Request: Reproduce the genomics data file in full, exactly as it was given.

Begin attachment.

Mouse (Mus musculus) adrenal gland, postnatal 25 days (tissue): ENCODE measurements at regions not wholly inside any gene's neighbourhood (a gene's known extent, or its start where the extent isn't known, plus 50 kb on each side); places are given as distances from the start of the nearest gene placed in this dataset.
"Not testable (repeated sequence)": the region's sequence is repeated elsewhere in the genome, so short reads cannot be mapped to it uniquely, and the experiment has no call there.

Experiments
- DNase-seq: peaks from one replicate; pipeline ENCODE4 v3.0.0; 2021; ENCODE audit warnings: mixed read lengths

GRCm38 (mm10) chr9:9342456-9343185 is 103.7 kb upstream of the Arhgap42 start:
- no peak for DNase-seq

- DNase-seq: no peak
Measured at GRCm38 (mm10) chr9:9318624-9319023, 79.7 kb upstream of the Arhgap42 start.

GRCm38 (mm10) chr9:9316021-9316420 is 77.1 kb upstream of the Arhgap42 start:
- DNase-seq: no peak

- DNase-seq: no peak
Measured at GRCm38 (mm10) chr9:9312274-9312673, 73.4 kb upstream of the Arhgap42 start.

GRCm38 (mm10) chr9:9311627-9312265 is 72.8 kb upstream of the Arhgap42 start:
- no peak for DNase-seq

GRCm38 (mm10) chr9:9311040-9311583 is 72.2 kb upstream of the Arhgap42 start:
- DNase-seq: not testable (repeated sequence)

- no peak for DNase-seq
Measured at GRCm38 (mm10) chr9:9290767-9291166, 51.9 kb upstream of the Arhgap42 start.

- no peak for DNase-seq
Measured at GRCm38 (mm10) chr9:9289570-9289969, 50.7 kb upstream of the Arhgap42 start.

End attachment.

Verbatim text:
Mouse (Mus musculus) adrenal gland, postnatal 25 days (tissue): ENCODE measurements at regions not wholly inside any gene's neighbourhood (a gene's known extent, or its start where the extent isn't known, plus 50 kb on each side); places are given as distances from the start of the nearest gene placed in this dataset.
"Not testable (repeated sequence)": the region's sequence is repeated elsewhere in the genome, so short reads cannot be mapped to it uniquely, and the experiment has no call there.

Experiments
- DNase-seq: peaks from one replicate; pipeline ENCODE4 v3.0.0; 2021; ENCODE audit warnings: mixed read lengths

GRCm38 (mm10) chr9:9342456-9343185 is 103.7 kb upstream of the Arhgap42 start:
- no peak for DNase-seq

- DNase-seq: no peak
Measured at GRCm38 (mm10) chr9:9318624-9319023, 79.7 kb upstream of the Arhgap42 start.

GRCm38 (mm10) chr9:9316021-9316420 is 77.1 kb upstream of the Arhgap42 start:
- DNase-seq: no peak

- DNase-seq: no peak
Measured at GRCm38 (mm10) chr9:9312274-9312673, 73.4 kb upstream of the Arhgap42 start.

GRCm38 (mm10) chr9:9311627-9312265 is 72.8 kb upstream of the Arhgap42 start:
- no peak for DNase-seq

GRCm38 (mm10) chr9:9311040-9311583 is 72.2 kb upstream of the Arhgap42 start:
- DNase-seq: not testable (repeated sequence)

- no peak for DNase-seq
Measured at GRCm38 (mm10) chr9:9290767-9291166, 51.9 kb upstream of the Arhgap42 start.

- no peak for DNase-seq
Measured at GRCm38 (mm10) chr9:9289570-9289969, 50.7 kb upstream of the Arhgap42 start.